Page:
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Bankruptcy and Collateral in Debt Constrained Markets

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  • Timothy J. Kehoe
  • David K. Levine

Abstract

Typical models of bankruptcy and collateral rely on incomplete asset markets. In fact, bankruptcy and collateral add contingencies to asset markets. In some models, these contingencies can be used by consumers to achieve the same equilibrium allocations as in models with complete markets. In particular, the equilibrium allocation in the debt constrained model of Kehoe and Levine (2001) can be implemented in a model with bankruptcy and collateral. The equilibrium allocation is constrained efficient. Bankruptcy occurs when consumers receive low income shocks. The implementation of the debt constrained allocation in a model with bankruptcy and collateral is fragile in the sense of Leijonhufvud's "corridor of stability," however: If the environment changes, the equilibrium allocation is no longer constrained efficient.

Suggested Citation

  • Timothy J. Kehoe & David K. Levine, 2006. "Bankruptcy and Collateral in Debt Constrained Markets," NBER Working Papers 12656, National Bureau of Economic Research, Inc.
  • Handle: RePEc:nbr:nberwo:12656
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    1. Darrell Duffie & Chi-Fu Huang, 2005. "Implementing Arrow-Debreu Equilibria By Continuous Trading Of Few Long-Lived Securities," World Scientific Book Chapters,in: Theory Of Valuation, chapter 4, pages 97-127 World Scientific Publishing Co. Pte. Ltd..
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    3. Igor Livshits & James MacGee & Michèle Tertilt, 2007. "Consumer Bankruptcy: A Fresh Start," American Economic Review, American Economic Association, vol. 97(1), pages 402-418, March.
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    6. Orrillo, Jaime, 2001. "Default and exogenous collateral in incomplete markets with a continuum of states," Journal of Mathematical Economics, Elsevier, vol. 35(1), pages 151-165, February.
    7. David M. Kreps, 1982. "Multiperiod Securities and the Efficient Allocation of Risk: A Comment on the Black-Scholes Option Pricing Model," NBER Chapters,in: The Economics of Information and Uncertainty, pages 203-232 National Bureau of Economic Research, Inc.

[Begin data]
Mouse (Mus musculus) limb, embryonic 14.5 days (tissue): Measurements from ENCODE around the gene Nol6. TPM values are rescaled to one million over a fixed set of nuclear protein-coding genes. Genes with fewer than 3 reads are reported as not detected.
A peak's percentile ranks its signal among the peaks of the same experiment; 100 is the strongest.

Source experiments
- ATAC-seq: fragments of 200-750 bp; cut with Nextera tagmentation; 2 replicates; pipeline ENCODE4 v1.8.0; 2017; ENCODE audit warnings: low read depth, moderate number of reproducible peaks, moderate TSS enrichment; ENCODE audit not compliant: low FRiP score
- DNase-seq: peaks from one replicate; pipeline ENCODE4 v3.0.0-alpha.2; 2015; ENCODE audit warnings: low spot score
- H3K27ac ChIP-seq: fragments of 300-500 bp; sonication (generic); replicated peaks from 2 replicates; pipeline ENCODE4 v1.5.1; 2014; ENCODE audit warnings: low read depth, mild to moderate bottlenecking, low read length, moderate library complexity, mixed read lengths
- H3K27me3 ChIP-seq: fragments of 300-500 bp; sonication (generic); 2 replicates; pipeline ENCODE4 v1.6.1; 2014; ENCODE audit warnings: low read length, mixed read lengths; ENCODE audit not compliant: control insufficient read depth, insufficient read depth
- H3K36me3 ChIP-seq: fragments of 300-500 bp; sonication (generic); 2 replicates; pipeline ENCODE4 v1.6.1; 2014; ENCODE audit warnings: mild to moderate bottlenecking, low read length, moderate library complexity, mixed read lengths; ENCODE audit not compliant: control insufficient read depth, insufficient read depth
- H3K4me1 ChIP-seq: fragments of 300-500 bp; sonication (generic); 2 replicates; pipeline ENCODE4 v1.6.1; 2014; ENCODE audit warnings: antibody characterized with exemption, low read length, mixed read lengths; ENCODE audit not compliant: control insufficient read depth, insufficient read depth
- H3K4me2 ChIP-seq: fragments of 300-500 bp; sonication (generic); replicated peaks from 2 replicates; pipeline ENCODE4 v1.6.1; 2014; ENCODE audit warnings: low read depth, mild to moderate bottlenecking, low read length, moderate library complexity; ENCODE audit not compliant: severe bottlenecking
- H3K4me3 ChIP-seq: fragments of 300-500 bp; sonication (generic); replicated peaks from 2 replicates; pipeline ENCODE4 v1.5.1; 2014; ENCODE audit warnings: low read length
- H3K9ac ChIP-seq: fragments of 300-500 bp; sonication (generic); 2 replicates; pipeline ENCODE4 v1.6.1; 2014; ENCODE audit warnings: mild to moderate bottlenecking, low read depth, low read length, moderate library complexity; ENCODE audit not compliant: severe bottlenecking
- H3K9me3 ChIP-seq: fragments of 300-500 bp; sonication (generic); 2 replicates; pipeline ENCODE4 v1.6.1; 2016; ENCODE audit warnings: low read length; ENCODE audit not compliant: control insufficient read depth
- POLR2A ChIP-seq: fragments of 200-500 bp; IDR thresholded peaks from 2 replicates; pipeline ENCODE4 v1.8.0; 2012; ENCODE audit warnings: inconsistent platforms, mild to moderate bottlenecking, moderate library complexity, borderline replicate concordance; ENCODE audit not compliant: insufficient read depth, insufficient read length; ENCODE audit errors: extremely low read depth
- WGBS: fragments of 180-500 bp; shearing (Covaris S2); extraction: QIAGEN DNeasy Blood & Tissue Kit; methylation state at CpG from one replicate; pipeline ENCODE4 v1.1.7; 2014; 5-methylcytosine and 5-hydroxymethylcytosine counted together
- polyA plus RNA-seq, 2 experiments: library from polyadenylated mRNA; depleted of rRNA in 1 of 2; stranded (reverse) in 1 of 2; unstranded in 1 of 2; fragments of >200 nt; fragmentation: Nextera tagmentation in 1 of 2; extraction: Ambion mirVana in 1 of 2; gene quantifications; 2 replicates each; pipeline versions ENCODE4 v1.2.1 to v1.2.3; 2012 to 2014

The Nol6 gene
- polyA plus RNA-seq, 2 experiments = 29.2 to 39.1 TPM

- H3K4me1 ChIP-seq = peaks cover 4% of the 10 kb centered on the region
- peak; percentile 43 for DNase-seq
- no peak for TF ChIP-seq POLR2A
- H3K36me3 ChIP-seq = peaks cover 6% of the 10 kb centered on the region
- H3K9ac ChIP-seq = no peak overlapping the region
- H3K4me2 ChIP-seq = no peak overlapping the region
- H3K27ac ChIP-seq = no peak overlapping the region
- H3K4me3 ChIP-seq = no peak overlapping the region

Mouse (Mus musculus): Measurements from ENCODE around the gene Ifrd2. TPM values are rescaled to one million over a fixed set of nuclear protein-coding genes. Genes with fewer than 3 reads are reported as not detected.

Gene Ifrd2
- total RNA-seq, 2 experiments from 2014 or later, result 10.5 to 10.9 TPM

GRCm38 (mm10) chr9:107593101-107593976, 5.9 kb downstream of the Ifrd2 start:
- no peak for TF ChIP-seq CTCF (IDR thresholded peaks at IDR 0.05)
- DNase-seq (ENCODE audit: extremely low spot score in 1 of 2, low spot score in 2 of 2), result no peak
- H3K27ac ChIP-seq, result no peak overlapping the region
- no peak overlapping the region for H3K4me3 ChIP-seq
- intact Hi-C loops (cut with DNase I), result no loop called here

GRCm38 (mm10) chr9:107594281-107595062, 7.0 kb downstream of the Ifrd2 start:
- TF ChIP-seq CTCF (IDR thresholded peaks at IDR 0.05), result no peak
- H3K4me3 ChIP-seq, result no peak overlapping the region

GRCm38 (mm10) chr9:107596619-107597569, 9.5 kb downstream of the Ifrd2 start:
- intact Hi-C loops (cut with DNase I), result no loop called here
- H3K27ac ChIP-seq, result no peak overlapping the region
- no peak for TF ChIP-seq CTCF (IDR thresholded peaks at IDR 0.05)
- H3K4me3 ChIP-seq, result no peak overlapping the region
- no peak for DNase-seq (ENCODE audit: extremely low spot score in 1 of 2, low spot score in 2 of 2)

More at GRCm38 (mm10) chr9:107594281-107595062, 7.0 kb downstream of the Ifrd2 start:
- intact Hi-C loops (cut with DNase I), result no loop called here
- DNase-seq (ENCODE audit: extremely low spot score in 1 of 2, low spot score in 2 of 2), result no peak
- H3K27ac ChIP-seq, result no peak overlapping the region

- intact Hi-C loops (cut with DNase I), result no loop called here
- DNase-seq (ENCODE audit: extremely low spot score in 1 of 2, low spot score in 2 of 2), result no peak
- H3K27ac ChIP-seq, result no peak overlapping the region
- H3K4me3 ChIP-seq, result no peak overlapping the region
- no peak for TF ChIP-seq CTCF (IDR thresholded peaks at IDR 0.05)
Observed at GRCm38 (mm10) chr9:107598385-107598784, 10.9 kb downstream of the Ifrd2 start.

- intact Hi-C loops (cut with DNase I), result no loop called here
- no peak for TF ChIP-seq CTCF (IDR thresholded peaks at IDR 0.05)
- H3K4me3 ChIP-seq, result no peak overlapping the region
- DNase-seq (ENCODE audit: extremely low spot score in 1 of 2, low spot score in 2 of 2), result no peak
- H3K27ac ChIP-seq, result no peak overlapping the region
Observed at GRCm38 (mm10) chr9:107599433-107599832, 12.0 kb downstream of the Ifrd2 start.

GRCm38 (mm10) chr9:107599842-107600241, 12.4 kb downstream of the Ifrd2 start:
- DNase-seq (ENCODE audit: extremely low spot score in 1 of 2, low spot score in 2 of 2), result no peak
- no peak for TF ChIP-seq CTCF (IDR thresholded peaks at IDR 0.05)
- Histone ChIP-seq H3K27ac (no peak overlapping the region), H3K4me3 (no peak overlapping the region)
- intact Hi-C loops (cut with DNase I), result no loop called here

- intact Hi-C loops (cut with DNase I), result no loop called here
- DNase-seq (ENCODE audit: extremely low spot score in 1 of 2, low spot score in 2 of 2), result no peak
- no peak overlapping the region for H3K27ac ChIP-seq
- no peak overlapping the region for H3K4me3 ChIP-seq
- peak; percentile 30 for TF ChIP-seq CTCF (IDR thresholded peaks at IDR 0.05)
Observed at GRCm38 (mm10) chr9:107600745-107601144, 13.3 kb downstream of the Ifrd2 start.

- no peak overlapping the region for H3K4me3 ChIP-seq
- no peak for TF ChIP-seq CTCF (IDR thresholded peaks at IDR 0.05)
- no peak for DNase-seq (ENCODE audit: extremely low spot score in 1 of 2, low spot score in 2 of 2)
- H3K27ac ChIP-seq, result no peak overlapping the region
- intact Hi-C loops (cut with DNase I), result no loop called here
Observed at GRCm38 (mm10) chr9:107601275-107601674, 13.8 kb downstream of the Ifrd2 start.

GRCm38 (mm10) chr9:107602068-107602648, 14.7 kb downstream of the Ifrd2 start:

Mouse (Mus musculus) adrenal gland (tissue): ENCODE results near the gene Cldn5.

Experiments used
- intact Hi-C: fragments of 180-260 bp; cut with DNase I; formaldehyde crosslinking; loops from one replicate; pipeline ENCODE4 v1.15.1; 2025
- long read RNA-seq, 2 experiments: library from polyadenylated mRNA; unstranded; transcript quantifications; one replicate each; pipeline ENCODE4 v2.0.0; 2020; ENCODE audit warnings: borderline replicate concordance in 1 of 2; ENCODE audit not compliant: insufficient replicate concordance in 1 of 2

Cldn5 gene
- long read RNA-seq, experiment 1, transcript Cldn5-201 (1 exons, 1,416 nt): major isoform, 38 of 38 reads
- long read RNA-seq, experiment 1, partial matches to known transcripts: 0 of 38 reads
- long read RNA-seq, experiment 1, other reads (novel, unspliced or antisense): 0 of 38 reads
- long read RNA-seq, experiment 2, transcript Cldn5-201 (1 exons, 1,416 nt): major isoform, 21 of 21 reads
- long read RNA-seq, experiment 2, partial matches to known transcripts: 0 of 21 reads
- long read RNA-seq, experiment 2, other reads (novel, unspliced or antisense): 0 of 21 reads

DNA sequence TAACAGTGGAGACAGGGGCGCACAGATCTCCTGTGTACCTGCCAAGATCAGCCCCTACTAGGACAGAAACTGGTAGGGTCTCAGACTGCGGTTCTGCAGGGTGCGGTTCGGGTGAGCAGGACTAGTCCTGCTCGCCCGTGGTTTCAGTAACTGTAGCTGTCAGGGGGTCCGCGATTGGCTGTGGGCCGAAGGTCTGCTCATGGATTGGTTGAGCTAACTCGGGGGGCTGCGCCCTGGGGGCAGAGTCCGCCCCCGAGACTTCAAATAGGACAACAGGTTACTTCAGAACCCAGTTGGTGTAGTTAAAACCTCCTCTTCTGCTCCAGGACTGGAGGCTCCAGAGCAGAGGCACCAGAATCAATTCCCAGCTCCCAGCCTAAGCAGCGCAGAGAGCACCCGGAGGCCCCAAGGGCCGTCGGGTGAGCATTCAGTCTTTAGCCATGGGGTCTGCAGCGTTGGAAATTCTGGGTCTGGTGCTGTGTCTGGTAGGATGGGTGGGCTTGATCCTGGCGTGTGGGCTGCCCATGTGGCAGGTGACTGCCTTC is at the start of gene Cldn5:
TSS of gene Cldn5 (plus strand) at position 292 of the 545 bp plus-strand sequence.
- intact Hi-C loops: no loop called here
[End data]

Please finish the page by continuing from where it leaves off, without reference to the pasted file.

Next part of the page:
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    Cited by:

    1. Gordon, Grey, 2017. "Optimal bankruptcy code: A fresh start for some," Journal of Economic Dynamics and Control, Elsevier, vol. 85(C), pages 123-149.
    2. Borys Grochulski, 2007. "Optimal Personal Bankruptcy Design: A Mirrlees Approach," 2007 Meeting Papers 1008, Society for Economic Dynamics.
    3. Borys Grochulski, 2010. "Optimal Personal Bankruptcy Design under Moral Hazard," Review of Economic Dynamics, Elsevier for the Society for Economic Dynamics, vol. 13(2), pages 350-378, April.
    4. S. Viswanathan & Adriano A. Rampini, 2008. "Collateral, Financial Intermediation, and the Distribution of Debt Capacity," 2008 Meeting Papers 116, Society for Economic Dynamics.
    5. S. Viswanathan & Adriano A. Rampini, 2010. "Financial Intermediary Capital," 2010 Meeting Papers 1071, Society for Economic Dynamics.
    6. Borghan Nezami Narajabad & Cyril Monnet, 2012. "Why Rent When You Can Buy? A Theory of Repurchase Agreements," 2012 Meeting Papers 647, Society for Economic Dynamics.
    7. Igor Livshits, 2015. "Recent Developments In Consumer Credit And Default Literature," Journal of Economic Surveys, Wiley Blackwell, vol. 29(4), pages 594-613, September.
    8. Xavier Mateos-Planas & Giulio Seccia, 2014. "Consumer default with complete markets: default-based pricing and finite punishment," Economic Theory, Springer;Society for the Advancement of Economic Theory (SAET), vol. 56(3), pages 549-583, August.

    More about this item

    JEL classification:

    • D50 - Microeconomics - - General Equilibrium and Disequilibrium - - - General
    • D52 - Microeconomics - - General Equilibrium and Disequilibrium - - - Incomplete Markets
    • D61 - Microeconomics - - Welfare Economics - - - Allocative Efficiency; Cost-Benefit Analysis
    • G13 - Financial Economics - - General Financial Markets - - - Contingent Pricing; Futures Pricing

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